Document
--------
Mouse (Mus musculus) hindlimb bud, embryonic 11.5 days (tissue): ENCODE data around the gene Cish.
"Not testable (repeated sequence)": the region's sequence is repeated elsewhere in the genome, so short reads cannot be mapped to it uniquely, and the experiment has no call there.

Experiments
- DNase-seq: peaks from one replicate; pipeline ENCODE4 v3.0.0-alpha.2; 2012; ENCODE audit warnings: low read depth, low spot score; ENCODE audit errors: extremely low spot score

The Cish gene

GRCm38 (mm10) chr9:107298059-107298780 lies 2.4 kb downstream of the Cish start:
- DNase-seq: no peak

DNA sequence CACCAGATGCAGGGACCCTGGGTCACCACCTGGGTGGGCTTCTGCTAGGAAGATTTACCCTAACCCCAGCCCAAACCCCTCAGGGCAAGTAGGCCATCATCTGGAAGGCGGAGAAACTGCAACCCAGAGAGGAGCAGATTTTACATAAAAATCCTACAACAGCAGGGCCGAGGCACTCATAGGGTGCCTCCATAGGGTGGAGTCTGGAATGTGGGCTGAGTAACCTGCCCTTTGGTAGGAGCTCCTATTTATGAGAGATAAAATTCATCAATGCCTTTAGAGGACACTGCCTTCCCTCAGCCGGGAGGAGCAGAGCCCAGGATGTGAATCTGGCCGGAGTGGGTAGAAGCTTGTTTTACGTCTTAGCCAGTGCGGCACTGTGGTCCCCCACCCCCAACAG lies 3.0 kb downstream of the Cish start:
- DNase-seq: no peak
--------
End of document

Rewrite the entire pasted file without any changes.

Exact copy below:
Mouse (Mus musculus) hindlimb bud, embryonic 11.5 days (tissue): ENCODE data around the gene Cish.
"Not testable (repeated sequence)": the region's sequence is repeated elsewhere in the genome, so short reads cannot be mapped to it uniquely, and the experiment has no call there.

Experiments
- DNase-seq: peaks from one replicate; pipeline ENCODE4 v3.0.0-alpha.2; 2012; ENCODE audit warnings: low read depth, low spot score; ENCODE audit errors: extremely low spot score

The Cish gene

GRCm38 (mm10) chr9:107298059-107298780 lies 2.4 kb downstream of the Cish start:
- DNase-seq: no peak

DNA sequence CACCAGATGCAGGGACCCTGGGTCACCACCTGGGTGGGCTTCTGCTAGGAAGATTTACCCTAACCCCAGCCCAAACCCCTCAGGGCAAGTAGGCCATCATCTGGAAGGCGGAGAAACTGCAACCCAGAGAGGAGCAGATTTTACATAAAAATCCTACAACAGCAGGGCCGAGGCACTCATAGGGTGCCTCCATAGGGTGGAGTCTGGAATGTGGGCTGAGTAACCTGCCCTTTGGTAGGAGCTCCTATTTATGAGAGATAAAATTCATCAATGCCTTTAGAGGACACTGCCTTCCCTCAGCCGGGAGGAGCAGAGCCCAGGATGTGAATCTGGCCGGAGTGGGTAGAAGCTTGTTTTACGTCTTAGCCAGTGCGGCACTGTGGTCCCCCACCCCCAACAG lies 3.0 kb downstream of the Cish start:
- DNase-seq: no peak